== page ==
No doubt we need a political and spiritual revolution!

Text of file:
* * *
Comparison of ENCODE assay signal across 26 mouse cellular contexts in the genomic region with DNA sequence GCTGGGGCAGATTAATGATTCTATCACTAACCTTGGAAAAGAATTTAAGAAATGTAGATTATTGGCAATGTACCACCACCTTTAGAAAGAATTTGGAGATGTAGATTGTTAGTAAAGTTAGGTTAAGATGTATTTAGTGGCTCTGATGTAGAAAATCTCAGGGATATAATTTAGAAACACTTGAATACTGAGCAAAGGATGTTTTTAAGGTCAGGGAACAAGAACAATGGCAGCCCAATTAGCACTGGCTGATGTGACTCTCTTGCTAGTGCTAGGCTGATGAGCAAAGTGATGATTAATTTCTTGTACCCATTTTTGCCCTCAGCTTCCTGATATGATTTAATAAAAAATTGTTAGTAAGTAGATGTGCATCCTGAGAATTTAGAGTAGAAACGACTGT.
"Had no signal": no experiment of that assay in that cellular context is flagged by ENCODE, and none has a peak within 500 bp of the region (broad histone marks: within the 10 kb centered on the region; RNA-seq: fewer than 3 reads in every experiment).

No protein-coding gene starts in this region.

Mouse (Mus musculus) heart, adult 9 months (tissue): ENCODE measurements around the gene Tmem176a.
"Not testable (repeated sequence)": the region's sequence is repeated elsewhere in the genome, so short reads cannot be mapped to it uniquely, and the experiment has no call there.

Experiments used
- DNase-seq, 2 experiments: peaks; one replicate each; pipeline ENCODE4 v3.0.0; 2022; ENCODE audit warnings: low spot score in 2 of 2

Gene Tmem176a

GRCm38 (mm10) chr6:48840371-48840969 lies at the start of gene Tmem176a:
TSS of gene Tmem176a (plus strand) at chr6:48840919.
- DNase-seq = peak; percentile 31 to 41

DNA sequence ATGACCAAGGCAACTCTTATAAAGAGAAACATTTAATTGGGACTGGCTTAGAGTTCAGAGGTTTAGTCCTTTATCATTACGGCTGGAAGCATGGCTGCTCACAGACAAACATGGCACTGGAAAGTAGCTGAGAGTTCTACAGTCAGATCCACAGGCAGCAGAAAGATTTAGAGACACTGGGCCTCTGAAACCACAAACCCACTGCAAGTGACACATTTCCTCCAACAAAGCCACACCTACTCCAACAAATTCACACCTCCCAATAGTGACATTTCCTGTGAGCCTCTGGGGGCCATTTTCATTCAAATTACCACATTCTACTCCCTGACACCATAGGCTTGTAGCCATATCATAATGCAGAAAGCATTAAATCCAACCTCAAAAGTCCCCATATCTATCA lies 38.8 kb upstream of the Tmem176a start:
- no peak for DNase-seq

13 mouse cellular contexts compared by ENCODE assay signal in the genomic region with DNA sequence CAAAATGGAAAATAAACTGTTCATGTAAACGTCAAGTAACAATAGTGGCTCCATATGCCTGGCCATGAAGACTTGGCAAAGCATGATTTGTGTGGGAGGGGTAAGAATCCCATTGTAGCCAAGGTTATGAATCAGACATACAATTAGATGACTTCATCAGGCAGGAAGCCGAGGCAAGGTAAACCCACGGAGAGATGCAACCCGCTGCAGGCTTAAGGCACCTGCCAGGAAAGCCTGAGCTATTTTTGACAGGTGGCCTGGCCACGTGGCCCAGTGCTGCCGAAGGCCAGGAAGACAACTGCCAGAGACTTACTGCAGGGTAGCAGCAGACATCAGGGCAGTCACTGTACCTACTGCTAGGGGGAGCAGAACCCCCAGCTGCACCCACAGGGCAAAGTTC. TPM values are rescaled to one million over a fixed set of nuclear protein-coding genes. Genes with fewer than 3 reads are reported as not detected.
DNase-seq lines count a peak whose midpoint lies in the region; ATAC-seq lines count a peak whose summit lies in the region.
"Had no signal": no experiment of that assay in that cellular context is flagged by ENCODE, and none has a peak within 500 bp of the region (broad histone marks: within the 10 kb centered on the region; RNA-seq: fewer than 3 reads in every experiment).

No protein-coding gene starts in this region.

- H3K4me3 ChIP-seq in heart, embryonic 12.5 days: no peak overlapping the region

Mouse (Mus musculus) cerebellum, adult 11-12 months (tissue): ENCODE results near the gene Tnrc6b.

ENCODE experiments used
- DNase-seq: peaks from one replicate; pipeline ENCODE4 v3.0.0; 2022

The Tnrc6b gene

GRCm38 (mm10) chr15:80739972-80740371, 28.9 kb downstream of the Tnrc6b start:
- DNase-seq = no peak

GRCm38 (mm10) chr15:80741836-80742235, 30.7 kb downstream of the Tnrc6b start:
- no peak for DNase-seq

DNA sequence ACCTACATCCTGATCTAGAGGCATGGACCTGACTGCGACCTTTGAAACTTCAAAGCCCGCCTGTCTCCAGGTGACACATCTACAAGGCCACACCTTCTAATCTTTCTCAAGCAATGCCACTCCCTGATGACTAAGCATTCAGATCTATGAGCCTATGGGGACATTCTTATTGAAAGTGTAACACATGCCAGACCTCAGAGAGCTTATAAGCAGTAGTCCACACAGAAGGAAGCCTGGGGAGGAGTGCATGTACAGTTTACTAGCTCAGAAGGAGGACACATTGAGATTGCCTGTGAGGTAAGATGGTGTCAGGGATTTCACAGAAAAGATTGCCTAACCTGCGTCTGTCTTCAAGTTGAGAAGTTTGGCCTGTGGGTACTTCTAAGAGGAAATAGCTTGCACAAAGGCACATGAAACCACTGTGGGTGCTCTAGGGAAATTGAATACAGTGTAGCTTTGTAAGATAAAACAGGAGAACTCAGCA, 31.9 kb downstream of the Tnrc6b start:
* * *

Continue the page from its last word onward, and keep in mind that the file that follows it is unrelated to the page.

As a builder, but also one who absolutely loves all of Christopher Alexander’s thinking, I can’t help but defend the builder side of the equation. The fact of the matter is, we must pay our workers. Even the hours where they weren’t fully productive, their mistakes, their sick days, their health insurance. All of this requires money. And money has limits, as you and your wife know, or else you wouldn’t have employed the help of a developer, or the plans that were sketched far away, used a hundred times over, and had no “I” in them. The struggle for us as builders, for you, for all living systems, is how to adapt to the limitations that surround us and still *make* something that brings wholeness, that brings life. In fact, somehow the theory needs to expand that the quality of sadness/the void, even the boundaries themselves, are thanks to acts of destruction, non-creation, obliteration. I must say, that after 10 years of blood, sweat, and many tears, we still don’t know how to make a construction process that feels “healing and whole,” unless, at the outset, there is mutual acceptance by all parties involved, that stress and limitation is part of the process. Construction is stressful for clients, stressful for workers and hard on their bodies, stressful for estimators and their capacity for risk, every phase is fraught with setbacks and obstacles. As much as I love Christopher Alexander, I’m disappointed that his theories of wholeness don’t seem to touch on this tension as much as need be. For example, the primary structures are themselves coping with tensions: the load bearing wall, the constraints of the weight of a roof, the need for light and yet also warmth. Being a builder is carrying the weight of many conflicting tensions: budget, market forces, workers, clients emotions, and simply how to get the thing built. I wonder if (and sort of know, in fact) much of the client tension is due to their not adapting to their own limitations: not choosing a structure simple enough to afford while still implementing the “I” and the natural contours needed to feel alive, choosing a competitive bidding process where each contractor is forced to be wheedled down to the bottom line, demanding kickbacks that induce stress and survival mode to the whole process. As consumers, we want the cathedrals and fortresses of kings (and their beauties) while not recognizing that we are confined to the wages of peasants, not conquerors. I’m sure most peasant homes are now demolished because, in the end, they didn’t possess the stature of those more formidable relics of beauty that took years of labor to unearth the resources, plan, and construct (and were the product of conquering peoples and treasure and political systems.) But it was the humble peasant home (if they had one) that the workers returned to after applying their masterful craft. I’m meandering, but all this to say: be gentle with the makers. And accept the forces of limitation as a responsibility. I do not mean to judge you and your wife— only to ask that you also not judge your builder for offering only what he, in his/her life, was able to contribute. - Courtg